Many adults can perform a variety of motor tasks (typing, sewing a shirt, operating a lawn mower) that they would find difficult to describe in iconic (picture) or symbolic (word) form.

Information is stored as sensory images (icons), usually visual ones, like pictures in the mind. For some, this is conscious; others say they don’t experience it.

This may explain why, when we are learning a new subject, it is often helpful to have diagrams or illustrations to accompany the verbal information.

Thinking is also based on the use other mental images (icons), such as hearing, smell or touch.

We can think of it as the force which moves development along. Piaget believed that cognitive development did not progress at a steady rate, but rather in leaps and bounds.

Symbolic representation develops last. It is where information is stored in the form of a code or symbol, such as language. This mode is acquired around six to seven years-old (corresponding to Piaget’s concrete operational stage).

In the symbolic stage, knowledge is stored primarily as words, mathematical symbols, or in other sociocultural symbol systems, such as music.

Sociocultural and other types of symbols are flexible in that they can be manipulated, ordered, classified etc., so the user isn’t constrained by actions or images (which have a fixed relation to that which they represent).

Equilibrium occurs when a child’s schemas can deal with most new information through assimilation. However, an unpleasant state of disequilibrium occurs when new information cannot be fitted into existing schemas (assimilation).

Equilibration is the force which drives the learning process as we do not like to be frustrated and will seek to restore balance by mastering the new challenge (accommodation). Once the new information is acquired the process of assimilation with the new schema will continue until the next time we need to make an adjustment to it.

Being able to "go beyond the information" given to "figure things out" is one of the few untarnishable joys of life. One of the great triumphs of learning (and of teaching) is to get things organised in your head in a way that permits you to know more than you "ought" to. And this takes reflection, brooding about what it is that you know. The enemy of reflection is the breakneck pace - the thousand pictures.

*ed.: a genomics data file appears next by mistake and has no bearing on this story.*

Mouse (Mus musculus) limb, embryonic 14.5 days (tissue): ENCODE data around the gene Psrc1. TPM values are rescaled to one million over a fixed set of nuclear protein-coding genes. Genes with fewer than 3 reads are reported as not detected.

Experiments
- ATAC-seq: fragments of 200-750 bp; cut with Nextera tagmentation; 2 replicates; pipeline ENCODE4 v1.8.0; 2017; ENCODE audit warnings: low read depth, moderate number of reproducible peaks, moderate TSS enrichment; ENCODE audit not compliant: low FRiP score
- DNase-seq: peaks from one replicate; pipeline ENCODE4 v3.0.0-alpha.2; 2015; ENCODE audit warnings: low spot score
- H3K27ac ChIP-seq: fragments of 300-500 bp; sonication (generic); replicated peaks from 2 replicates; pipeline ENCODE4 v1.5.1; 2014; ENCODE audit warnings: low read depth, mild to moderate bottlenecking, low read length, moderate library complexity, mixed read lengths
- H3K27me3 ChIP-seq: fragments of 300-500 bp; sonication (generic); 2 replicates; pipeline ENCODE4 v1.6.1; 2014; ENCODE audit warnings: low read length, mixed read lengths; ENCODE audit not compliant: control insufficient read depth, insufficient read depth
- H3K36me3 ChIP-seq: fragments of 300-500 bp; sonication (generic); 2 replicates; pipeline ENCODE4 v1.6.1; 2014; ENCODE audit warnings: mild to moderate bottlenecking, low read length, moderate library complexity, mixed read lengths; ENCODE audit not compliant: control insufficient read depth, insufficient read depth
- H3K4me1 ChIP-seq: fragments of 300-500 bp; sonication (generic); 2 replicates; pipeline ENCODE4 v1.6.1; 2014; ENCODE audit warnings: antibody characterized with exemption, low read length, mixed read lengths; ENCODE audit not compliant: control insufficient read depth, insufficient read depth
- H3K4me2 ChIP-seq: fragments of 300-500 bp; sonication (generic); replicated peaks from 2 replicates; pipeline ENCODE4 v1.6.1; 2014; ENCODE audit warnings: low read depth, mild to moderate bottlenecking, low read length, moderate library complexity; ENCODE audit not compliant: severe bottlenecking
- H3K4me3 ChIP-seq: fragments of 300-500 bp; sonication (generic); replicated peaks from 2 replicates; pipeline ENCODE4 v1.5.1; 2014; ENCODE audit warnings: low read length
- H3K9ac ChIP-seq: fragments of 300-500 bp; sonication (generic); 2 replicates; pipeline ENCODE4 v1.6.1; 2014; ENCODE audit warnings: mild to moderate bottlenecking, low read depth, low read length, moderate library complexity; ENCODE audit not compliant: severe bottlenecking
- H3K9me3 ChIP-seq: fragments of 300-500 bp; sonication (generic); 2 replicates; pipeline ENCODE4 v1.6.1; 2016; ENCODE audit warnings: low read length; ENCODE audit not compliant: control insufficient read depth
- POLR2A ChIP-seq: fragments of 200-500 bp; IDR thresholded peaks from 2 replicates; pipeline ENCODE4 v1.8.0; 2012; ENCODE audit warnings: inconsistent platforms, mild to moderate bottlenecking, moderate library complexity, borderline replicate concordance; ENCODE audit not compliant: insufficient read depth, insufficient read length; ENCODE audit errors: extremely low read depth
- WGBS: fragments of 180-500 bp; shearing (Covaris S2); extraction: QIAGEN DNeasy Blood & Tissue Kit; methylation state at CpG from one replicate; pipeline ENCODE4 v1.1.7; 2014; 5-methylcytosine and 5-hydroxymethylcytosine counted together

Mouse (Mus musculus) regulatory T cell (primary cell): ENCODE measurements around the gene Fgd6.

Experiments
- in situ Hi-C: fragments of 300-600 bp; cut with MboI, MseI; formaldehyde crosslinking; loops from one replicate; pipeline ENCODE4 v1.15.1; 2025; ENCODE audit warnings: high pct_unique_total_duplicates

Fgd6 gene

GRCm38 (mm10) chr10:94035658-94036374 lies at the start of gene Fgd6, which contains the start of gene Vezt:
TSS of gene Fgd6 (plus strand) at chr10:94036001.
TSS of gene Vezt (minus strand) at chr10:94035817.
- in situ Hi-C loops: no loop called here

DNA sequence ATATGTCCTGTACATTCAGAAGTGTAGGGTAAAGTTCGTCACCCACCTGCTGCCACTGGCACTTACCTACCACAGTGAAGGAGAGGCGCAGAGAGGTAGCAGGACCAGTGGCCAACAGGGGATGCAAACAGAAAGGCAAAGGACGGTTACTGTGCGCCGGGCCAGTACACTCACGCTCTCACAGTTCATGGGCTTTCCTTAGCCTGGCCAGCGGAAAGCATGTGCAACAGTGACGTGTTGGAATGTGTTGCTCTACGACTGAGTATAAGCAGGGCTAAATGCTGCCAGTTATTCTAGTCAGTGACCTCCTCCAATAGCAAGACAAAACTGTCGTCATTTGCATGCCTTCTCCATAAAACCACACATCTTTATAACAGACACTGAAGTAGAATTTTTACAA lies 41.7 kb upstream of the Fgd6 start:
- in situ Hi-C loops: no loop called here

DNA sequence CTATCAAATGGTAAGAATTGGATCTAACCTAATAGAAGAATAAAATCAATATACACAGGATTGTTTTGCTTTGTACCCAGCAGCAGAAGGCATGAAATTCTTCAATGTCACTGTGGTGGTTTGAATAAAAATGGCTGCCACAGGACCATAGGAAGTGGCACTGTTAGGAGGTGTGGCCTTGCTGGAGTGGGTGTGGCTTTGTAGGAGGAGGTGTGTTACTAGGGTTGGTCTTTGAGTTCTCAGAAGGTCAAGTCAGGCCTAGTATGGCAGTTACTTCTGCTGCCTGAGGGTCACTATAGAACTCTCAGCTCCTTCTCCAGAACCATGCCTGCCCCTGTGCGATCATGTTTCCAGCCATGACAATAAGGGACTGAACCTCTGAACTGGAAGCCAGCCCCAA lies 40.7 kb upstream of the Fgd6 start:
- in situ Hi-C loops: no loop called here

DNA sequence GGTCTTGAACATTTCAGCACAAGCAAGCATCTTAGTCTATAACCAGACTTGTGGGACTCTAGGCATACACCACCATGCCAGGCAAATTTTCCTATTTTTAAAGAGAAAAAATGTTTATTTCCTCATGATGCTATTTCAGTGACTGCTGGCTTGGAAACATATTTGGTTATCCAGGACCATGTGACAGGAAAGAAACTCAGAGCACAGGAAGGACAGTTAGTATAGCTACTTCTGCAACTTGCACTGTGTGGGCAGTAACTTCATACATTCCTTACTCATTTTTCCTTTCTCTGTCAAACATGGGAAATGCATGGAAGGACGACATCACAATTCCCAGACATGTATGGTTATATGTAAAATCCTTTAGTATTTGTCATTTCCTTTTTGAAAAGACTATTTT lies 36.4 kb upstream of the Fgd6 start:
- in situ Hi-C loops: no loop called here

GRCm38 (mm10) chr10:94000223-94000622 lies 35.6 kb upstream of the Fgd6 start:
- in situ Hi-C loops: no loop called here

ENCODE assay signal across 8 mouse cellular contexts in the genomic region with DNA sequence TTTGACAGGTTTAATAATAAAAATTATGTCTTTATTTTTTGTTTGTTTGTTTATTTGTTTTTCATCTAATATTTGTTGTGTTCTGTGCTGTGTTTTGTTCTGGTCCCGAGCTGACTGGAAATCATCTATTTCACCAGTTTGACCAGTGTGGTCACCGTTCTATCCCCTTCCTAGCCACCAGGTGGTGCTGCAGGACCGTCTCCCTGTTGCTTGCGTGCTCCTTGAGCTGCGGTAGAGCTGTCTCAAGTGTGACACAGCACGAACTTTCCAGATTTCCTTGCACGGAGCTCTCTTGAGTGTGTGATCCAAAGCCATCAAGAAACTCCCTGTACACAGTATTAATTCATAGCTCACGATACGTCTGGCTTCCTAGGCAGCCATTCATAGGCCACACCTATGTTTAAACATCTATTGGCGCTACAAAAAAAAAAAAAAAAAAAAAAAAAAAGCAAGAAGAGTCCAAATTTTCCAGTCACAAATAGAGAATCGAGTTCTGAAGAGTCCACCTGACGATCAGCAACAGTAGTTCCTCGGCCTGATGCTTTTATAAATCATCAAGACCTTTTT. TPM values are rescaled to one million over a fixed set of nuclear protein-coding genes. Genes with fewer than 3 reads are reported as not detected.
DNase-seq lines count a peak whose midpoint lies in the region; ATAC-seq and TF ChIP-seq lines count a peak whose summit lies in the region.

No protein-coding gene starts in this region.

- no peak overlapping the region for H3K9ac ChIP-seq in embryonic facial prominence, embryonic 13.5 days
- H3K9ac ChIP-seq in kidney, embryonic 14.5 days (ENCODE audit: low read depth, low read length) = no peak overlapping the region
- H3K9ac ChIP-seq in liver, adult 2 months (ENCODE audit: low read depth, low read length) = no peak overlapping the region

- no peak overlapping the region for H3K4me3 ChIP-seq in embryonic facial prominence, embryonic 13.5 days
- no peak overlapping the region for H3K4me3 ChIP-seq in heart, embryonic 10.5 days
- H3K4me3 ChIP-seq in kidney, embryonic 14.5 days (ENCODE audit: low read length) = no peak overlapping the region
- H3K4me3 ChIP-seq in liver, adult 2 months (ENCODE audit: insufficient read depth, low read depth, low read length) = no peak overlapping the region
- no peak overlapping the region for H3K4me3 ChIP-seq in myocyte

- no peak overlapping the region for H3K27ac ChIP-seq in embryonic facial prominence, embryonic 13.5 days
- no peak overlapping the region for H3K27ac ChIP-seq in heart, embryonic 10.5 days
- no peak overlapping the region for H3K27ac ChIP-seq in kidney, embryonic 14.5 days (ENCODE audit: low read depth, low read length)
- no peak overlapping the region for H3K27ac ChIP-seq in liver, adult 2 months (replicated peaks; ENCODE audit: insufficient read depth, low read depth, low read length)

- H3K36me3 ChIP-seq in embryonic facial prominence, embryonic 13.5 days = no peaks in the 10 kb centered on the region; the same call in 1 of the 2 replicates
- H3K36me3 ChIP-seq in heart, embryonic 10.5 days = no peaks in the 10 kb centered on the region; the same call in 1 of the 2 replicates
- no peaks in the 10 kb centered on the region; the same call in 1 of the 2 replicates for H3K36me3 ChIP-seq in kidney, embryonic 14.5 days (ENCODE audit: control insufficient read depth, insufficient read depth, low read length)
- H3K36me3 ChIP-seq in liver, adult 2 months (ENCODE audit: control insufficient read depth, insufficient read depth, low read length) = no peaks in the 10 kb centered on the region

Language implications

Language is important for the increased ability to deal with abstract concepts. Bruner argues that language can code stimuli and free an individual from the constraints of dealing only with appearances, to provide a more complex yet flexible cognition.

Bruner is poignant about language and how this affects cognition within this theory of sociocultural learning development. It is pertinent to any success of a child to identify the differences between adult language and the language used by children. With the child being younger, they need time to advance not only their conceptual learning but their language as well. Thus, teachers and parents alike are encouraged to envelop the scaffolding method of communication which is a strategy aimed to simplifying tasks within learning by making smaller steps, all leading to the final outcome. This aids in maintaining any frustration while keeping in mind what is important throughout the learning process.

The use of words can aid the development of the concepts they represent and can remove the constraints of the “here and now” concept. Bruner views the infant as an intelligent and active problem solver from birth, with intellectual abilities basically similar to those of the mature adult.

Conclusion

The teacher resources used should be focused on that of encouragement, aiding and allowing the student to uncover the main principles on their own. Communication between the learner and teacher is the key concept. Socratic learning is suggested as the best method of communication in this theoretical framework, as it allows the teacher to actively note any study skills the learner verbalises, their progression, their frustrations, and form a rubric of their current learning state based on the dialogue.

Seeing as this sociocultural constructivist theory takes known information and expounds upon it, any teacher lesson plans, teacher worksheets, or resources should in fact be constantly building the learner’s knowledge in a spiral manner.